The Lincoln Plawg - the blog with footnotes
Tuesday, January 24, 2006
Tony Coelho: the Dem Tom DeLay?
Not a name I'd heard of - tipped off by chance by a stray Washington Times Abramoff piece.
The Cliff Notes version provided here dates the GOP's push for a money-gathering structure to its post-Watergate dive in support in the 1974 Congressional elections:
Two conditions were important to the new push: (1) conservative and business fears that the Democrats were about to embark on a new round of liberal economic and social policies, and (2) GOP fears of permanent minority status. The party's concern reached fever pitch after the Watergate hearings and President Nixon's resignation. Guy Vander Jagt, named chair of the National Republican Congressional Committee in 1975, grasped the nature of the perceived crisis and understood that it could be turned to advantage.
Thence a boom in corporate and industry group PACs.
Stung by their loss of the presidency and control of the Senate in 1980, the Democrats decided to seek corporate PAC contributions aggressively. Rep. Tony Coelho (D Calif.) persuaded big Democratic financiers to contribute to the party's congressional fund and at the same time helped the Democrats to organize more effectively to solicit corporate PAC donations.
Both major parties and politicians within each party established "clubs" to facilitate interaction between wealthy contributors and politicians.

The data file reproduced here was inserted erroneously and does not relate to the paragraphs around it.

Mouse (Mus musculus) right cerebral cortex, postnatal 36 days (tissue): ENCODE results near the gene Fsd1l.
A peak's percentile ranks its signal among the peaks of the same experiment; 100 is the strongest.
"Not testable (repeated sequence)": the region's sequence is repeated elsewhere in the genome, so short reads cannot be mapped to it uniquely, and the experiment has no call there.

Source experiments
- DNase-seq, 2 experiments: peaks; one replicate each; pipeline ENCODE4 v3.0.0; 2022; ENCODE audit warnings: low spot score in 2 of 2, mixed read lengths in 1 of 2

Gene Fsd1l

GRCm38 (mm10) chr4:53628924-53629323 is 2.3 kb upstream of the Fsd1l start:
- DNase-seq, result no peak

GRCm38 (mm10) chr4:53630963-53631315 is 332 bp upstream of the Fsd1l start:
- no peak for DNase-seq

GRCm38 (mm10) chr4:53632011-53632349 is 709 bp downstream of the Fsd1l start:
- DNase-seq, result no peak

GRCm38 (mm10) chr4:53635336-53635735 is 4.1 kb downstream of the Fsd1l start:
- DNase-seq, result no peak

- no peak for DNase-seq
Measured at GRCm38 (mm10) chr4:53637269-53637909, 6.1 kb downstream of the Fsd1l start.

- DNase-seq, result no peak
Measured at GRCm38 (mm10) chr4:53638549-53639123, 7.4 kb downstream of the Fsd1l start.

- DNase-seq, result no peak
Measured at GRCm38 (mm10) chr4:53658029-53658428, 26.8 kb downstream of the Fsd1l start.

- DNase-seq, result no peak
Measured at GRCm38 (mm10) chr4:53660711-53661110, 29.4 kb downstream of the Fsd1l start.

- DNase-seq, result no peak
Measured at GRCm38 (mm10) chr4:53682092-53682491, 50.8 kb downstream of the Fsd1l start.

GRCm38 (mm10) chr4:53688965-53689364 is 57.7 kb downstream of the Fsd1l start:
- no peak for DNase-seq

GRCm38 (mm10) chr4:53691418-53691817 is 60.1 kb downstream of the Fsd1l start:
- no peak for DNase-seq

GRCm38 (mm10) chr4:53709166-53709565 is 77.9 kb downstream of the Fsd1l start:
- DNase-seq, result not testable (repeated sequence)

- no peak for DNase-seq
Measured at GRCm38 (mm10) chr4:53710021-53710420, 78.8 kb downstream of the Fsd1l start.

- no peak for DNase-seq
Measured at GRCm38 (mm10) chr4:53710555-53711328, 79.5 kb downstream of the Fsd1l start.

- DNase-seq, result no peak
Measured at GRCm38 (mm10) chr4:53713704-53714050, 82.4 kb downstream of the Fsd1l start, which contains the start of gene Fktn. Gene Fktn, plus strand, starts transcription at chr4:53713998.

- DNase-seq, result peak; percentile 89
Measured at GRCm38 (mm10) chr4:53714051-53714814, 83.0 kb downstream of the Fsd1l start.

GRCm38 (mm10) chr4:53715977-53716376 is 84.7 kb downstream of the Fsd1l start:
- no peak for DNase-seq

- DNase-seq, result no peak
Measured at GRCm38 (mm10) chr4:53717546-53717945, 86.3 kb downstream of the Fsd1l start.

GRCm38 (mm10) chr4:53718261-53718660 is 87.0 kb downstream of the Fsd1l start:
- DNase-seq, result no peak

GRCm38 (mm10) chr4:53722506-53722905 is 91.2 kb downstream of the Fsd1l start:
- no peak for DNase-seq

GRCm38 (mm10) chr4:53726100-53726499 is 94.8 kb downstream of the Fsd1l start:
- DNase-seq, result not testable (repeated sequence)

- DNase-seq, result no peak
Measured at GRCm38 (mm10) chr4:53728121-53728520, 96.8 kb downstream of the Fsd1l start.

It cites the DLC as an example.
"Access. Access," [Coelho] told columnist Elizabeth Drew, "that's the name of the game. They meet with the leadership and with the chairmen of the committees. We don't sell legislation: we sell the opportunity to be heard."
Comparing the take between the 1984 and 1986 elections,
...Democratic challengers and candidates for open seat races greatly increased their share of contributions from corporate, trade, and "nonconnected" PACs, while maintaining their near monopoly on labor PACs. Democratic candidates' share of corporate contributions rose from only 8 percent in 1984 to 28 percent in the 1986 off-year elections.
It seems that Coelho took a starring role in Brooks Jackson's 1988 book Honest Graft, and then resigned over the acquisition of some junk bonds (officially through ill health) before becoming chairman of the Gore campaign in 1999 and then resigning (ill health again) .
And he dissed Kerry's 2004 campaign, too.
Such a large footprint for a guy whose existence I'd never registered before. Not the first, won't be the last...
(There's much more besides, evidently; this is merely for possible future reference.)
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